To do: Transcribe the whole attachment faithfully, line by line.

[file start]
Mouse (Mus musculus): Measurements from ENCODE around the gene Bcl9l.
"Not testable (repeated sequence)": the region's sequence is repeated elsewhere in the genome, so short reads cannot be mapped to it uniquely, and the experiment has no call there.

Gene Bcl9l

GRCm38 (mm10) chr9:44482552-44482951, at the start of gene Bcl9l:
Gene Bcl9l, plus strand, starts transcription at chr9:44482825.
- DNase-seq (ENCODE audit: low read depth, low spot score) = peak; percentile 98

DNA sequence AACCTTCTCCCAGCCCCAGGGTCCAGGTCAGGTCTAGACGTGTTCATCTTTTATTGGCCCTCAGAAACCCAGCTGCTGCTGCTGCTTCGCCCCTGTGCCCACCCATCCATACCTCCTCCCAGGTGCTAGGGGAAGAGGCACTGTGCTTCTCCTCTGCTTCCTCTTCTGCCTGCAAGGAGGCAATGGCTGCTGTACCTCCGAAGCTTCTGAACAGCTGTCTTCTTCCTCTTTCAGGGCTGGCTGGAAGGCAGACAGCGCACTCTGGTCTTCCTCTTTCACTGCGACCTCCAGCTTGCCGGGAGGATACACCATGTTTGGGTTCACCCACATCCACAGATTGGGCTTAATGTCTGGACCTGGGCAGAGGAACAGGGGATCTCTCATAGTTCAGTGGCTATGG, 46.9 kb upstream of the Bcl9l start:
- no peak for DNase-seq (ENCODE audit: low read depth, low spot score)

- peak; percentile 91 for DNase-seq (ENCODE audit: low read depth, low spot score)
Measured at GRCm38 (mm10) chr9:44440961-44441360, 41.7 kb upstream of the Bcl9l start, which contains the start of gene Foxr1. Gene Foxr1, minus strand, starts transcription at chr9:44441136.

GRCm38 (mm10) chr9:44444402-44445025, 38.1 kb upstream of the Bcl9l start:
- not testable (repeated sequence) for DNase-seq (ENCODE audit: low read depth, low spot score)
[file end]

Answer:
Mouse (Mus musculus): Measurements from ENCODE around the gene Bcl9l.
"Not testable (repeated sequence)": the region's sequence is repeated elsewhere in the genome, so short reads cannot be mapped to it uniquely, and the experiment has no call there.

Gene Bcl9l

GRCm38 (mm10) chr9:44482552-44482951, at the start of gene Bcl9l:
Gene Bcl9l, plus strand, starts transcription at chr9:44482825.
- DNase-seq (ENCODE audit: low read depth, low spot score) = peak; percentile 98

DNA sequence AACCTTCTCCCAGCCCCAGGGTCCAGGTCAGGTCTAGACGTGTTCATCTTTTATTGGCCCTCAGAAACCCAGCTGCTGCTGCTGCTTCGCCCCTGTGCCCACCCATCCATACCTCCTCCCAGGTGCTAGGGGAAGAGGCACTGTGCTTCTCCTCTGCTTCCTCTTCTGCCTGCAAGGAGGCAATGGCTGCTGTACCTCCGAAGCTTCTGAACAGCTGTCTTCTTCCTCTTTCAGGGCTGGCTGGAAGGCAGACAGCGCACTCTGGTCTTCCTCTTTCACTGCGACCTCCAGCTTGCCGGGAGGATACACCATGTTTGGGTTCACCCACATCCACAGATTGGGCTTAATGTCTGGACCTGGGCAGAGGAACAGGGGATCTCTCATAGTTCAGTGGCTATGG, 46.9 kb upstream of the Bcl9l start:
- no peak for DNase-seq (ENCODE audit: low read depth, low spot score)

- peak; percentile 91 for DNase-seq (ENCODE audit: low read depth, low spot score)
Measured at GRCm38 (mm10) chr9:44440961-44441360, 41.7 kb upstream of the Bcl9l start, which contains the start of gene Foxr1. Gene Foxr1, minus strand, starts transcription at chr9:44441136.

GRCm38 (mm10) chr9:44444402-44445025, 38.1 kb upstream of the Bcl9l start:
- not testable (repeated sequence) for DNase-seq (ENCODE audit: low read depth, low spot score)